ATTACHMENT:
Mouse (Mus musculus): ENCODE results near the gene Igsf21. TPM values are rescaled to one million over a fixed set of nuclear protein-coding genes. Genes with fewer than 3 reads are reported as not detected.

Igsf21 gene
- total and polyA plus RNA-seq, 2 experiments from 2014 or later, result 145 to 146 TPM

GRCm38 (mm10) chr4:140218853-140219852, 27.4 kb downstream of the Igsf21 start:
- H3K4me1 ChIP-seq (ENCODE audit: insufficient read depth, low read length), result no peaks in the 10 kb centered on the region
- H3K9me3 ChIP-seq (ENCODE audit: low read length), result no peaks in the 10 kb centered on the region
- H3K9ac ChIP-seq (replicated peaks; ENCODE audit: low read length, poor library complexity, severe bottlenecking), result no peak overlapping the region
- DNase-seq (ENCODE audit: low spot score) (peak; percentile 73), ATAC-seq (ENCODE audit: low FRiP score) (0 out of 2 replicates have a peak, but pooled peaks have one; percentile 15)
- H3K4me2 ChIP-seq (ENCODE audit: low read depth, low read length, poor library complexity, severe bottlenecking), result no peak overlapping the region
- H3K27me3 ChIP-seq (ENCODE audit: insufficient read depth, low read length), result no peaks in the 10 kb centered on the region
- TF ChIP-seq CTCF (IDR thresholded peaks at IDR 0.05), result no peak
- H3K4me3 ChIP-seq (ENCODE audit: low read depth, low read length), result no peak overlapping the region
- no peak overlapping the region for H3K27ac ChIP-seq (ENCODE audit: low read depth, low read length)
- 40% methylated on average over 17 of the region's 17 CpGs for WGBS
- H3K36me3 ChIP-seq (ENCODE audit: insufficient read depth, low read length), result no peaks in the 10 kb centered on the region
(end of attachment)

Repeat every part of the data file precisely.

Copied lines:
Mouse (Mus musculus): ENCODE results near the gene Igsf21. TPM values are rescaled to one million over a fixed set of nuclear protein-coding genes. Genes with fewer than 3 reads are reported as not detected.

Igsf21 gene
- total and polyA plus RNA-seq, 2 experiments from 2014 or later, result 145 to 146 TPM

GRCm38 (mm10) chr4:140218853-140219852, 27.4 kb downstream of the Igsf21 start:
- H3K4me1 ChIP-seq (ENCODE audit: insufficient read depth, low read length), result no peaks in the 10 kb centered on the region
- H3K9me3 ChIP-seq (ENCODE audit: low read length), result no peaks in the 10 kb centered on the region
- H3K9ac ChIP-seq (replicated peaks; ENCODE audit: low read length, poor library complexity, severe bottlenecking), result no peak overlapping the region
- DNase-seq (ENCODE audit: low spot score) (peak; percentile 73), ATAC-seq (ENCODE audit: low FRiP score) (0 out of 2 replicates have a peak, but pooled peaks have one; percentile 15)
- H3K4me2 ChIP-seq (ENCODE audit: low read depth, low read length, poor library complexity, severe bottlenecking), result no peak overlapping the region
- H3K27me3 ChIP-seq (ENCODE audit: insufficient read depth, low read length), result no peaks in the 10 kb centered on the region
- TF ChIP-seq CTCF (IDR thresholded peaks at IDR 0.05), result no peak
- H3K4me3 ChIP-seq (ENCODE audit: low read depth, low read length), result no peak overlapping the region
- no peak overlapping the region for H3K27ac ChIP-seq (ENCODE audit: low read depth, low read length)
- 40% methylated on average over 17 of the region's 17 CpGs for WGBS
- H3K36me3 ChIP-seq (ENCODE audit: insufficient read depth, low read length), result no peaks in the 10 kb centered on the region